Sunday, August 31, 2003

there were three bands last night. they played in the dining room while people sat in the living room proper or ambled around the yard. it was a friend of a friend's house. i liked the rockabilly band best, but there was also a ben folds-ripoff and a way-too-emo guy who closed the night. the house reached stifling fairly quickly, even with the windows and doors open, so most of the folks gathered in the backyard where the adult beverages were stored. outside wasn't too much better because it's august in north carolina after all. plus, nighttime is when the two-lane blacktop radiates the accumulated heat of the day.

being southerners, we are used to mopping our brows at 11:30pm though. we just ignore the heat and try to enjoy our conversations, the periodic lulls filled with the songs of cicadas. there were close to forty people wandering around the backyard and everyone had a good time.

our small group departed around one and decided to grab another round at the usual spot. by this time it was a little after two, so mark and i dropped our friends off and went to athens restaurant. the food isn't great, but many late nights end there because we like to go watch the drunks. last night didn't disappoint as a bachelorette party staggered into the corner booth just as my pancakes arrived. they were, naturally, very obnoxious girls slurring into cell phones and treating the waitress rudely. the one quiet girl in the group was concentrating very hard, harnessing all of her mental powers in an attempt to eat the candy necklace she was wearing. instead of taking it off to more easily enjoy the candy goodness, she would contort her jaw into strange and funny positions, a skill she no doubt picked up at frat parties of yore. they unknowingly provided the entertainment during our meal and, for that, i salute them.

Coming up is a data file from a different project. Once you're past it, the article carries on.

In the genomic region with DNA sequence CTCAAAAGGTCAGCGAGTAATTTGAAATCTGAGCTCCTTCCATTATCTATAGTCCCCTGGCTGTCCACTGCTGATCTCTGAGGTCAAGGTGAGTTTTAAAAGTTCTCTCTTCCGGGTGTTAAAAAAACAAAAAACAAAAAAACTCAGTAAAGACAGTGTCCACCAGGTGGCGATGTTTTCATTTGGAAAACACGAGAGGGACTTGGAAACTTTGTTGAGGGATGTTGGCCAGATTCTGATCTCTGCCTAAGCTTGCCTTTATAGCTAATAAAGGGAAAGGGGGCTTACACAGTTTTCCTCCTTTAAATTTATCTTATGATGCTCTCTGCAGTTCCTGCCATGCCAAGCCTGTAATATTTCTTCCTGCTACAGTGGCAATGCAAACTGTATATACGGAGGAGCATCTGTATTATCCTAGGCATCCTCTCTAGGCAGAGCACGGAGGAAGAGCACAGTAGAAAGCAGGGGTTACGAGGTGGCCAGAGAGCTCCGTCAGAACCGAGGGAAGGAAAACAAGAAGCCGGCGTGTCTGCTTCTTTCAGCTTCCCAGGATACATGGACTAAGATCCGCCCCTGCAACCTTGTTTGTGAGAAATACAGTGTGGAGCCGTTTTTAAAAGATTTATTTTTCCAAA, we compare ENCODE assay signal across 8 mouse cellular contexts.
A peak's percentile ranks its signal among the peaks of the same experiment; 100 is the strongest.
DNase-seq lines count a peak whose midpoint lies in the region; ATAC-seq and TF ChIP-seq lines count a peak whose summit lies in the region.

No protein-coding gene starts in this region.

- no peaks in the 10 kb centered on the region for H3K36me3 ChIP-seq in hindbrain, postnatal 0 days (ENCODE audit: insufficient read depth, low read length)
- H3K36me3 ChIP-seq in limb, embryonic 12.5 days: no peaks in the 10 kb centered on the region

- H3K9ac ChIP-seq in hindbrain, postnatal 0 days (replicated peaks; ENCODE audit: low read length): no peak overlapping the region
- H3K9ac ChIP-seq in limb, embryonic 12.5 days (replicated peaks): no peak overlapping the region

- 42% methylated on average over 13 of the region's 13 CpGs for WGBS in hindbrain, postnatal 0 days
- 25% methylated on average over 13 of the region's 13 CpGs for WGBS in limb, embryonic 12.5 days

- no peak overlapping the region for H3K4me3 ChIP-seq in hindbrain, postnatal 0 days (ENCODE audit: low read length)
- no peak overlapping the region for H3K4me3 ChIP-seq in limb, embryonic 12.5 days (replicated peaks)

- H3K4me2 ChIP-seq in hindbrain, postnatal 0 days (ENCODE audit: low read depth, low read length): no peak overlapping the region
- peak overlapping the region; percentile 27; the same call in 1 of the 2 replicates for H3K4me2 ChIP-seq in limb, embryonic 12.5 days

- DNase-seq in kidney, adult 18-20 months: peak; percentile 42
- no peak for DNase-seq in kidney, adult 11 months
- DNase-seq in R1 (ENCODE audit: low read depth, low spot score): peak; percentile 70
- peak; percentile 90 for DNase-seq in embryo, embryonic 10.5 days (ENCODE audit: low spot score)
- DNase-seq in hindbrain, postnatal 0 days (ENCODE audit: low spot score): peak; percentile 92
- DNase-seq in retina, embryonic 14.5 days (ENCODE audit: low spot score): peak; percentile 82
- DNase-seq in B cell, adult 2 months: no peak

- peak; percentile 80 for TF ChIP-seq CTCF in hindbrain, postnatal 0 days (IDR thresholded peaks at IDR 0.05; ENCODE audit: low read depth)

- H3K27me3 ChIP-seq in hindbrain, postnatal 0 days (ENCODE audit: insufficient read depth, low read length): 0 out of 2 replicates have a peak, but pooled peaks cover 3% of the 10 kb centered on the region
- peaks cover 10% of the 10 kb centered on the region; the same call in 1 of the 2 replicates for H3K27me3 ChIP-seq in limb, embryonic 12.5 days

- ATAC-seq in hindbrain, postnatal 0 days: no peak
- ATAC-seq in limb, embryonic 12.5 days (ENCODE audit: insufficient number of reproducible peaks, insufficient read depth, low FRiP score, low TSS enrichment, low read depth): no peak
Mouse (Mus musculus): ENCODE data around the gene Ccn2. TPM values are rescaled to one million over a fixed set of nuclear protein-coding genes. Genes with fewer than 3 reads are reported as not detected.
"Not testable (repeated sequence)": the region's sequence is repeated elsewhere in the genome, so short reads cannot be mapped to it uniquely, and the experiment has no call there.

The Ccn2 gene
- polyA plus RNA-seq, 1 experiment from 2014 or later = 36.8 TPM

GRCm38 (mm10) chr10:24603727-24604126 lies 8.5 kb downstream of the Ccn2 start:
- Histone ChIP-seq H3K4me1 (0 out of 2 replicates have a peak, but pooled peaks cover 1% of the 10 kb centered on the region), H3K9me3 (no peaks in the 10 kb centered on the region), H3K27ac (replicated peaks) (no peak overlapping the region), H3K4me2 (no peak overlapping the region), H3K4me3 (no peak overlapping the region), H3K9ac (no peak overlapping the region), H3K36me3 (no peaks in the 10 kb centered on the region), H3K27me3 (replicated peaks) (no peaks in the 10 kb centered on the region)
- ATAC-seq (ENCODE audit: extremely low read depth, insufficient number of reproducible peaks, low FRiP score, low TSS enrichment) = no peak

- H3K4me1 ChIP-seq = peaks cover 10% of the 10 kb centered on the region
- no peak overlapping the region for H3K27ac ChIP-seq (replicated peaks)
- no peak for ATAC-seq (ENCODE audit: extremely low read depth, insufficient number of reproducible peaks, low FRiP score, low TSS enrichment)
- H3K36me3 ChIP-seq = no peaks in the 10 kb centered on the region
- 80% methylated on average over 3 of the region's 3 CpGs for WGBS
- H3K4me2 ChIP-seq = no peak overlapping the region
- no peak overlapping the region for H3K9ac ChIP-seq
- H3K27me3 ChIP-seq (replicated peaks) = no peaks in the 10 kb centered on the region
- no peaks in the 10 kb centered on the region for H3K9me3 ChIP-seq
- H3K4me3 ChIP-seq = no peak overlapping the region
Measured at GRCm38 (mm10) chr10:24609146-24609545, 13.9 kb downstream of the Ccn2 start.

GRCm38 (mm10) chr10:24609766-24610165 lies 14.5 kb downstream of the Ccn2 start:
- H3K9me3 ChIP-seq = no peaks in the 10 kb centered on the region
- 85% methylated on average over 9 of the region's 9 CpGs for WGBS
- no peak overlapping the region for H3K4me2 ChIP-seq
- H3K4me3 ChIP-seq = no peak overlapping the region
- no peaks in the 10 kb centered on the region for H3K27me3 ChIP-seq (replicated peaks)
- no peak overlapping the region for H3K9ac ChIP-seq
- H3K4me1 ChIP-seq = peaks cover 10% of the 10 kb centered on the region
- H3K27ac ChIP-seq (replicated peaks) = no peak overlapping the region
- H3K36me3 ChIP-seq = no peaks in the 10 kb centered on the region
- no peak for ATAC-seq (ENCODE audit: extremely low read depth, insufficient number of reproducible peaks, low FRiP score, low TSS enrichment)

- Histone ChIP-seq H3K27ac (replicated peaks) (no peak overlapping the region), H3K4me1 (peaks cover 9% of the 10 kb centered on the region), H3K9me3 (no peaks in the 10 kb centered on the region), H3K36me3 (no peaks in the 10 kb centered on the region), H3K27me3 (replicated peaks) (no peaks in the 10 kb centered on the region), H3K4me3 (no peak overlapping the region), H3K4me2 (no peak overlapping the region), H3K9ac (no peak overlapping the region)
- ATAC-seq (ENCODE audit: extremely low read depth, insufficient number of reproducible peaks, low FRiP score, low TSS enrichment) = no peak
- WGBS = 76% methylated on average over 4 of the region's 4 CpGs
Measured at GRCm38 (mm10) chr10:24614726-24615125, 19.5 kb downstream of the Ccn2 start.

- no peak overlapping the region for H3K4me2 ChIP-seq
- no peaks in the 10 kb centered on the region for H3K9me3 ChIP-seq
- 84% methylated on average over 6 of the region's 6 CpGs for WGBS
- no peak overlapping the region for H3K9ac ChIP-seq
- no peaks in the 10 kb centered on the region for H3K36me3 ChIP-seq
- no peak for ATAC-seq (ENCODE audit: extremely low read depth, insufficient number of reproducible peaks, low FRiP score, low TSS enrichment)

last heard: langley schools music project 'desperado'
last read: let me put a hold on that for you right now = right after I put one on for myself because I didn't realize that item was available

Friday, August 29, 2003

i try to walk around my neighborhood in the evenings. even though at this time of year, the sun is still high and the air feels thick when i breathe it. i took a different path today, adding a few blocks to my normal route. there was a cop standing guard in front of the hospital when i passed. we waved at each other. the new route took me by a long chainlink fence. i can never resist running my fingers along them. they drum against each link at different intervals. i walk along holding them there until the tips start to feel novocainey.

last seen: the original kings of comedy
last heard: langley schools music project 'band on the run'
last read: steve zissou is the main character of the story. he is a middle-aged french oceanographer with an estranged son. [thanks michael]

Thursday, August 28, 2003